We acknowledge with considerable indebtedness Drs. C. Appleby and J. Wittenberg for their critical reading of portions of the manuscript. Furthermore, we emphasize the invaluable contributions of the two referees who had to wade valiantly through our turgid prose and who provided us with a number of important corrections and suggestions, which have been incorporated into the final version of this review.
Research in the authors' laboratories was supported by the Danish Natural Science Research Council, the Danish Center for Respiratory Adaptation, and the National Institutes of Health of the United States Department of Health and Human Services.
Address for reprint requests and other correspondence: R. E. Weber, Zoophysiology Department, Univ. of Aarhus, CF Moellers Alle 131, Universitetsparken, DK-8000 Aarhus, Denmark (E-mail:).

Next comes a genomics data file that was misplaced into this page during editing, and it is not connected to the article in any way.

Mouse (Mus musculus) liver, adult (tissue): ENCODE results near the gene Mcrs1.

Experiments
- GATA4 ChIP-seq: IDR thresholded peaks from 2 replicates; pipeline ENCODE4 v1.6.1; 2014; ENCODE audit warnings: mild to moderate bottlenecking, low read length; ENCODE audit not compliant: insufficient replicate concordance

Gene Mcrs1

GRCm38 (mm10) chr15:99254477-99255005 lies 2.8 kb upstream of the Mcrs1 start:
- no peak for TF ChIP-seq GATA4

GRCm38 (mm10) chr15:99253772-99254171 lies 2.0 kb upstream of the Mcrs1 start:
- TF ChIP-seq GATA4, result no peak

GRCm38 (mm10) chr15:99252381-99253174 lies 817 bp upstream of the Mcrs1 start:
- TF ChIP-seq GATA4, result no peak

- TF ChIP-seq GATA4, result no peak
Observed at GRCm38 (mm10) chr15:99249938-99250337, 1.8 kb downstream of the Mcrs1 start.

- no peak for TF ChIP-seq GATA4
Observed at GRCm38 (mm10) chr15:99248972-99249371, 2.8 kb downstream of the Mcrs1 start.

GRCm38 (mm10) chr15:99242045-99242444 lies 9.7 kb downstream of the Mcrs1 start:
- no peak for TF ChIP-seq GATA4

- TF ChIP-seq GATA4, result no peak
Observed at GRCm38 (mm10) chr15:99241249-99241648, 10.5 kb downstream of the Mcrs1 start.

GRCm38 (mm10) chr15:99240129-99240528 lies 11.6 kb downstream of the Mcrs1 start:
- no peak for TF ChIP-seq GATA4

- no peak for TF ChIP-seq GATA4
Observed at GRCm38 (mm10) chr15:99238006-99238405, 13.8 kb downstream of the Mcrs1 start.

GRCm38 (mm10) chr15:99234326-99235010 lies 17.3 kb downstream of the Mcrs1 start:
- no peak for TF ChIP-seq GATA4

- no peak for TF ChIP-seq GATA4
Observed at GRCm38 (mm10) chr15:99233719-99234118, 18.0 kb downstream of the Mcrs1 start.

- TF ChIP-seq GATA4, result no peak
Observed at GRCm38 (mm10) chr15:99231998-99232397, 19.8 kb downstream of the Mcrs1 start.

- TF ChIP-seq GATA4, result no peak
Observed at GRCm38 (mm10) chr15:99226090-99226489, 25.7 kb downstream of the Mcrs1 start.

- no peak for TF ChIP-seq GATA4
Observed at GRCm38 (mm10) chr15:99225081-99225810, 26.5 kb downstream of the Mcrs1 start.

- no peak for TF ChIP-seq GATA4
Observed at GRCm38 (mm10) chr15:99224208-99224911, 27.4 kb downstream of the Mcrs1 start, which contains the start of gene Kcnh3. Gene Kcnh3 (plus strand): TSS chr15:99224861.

↵1 In this review the O2 binding affinities of Hbs are denoted as “low,” “moderate,” “high,” “very high,” and “extremely high” to indicate P50>20, 10–20, 1–10, 0.1–1, and <0.1 Torr, respectively.
↵2 The anionic organic phosphates are 2,3-diphosphoglycerate (DPG) in mammals, inositol pentaphosphate (IPP) in birds, and ATP and GTP in ectothermic vertebrates.
↵3 Because diffusional transfer in tissues is extremely slow (>300,000 times slower than in air) (332), aerobic organisms that exceed 1 mm in thickness or body radius require respiratory proteins for transport or facilitated diffusion of O2.
- Copyright © 2001 The American Physiological Society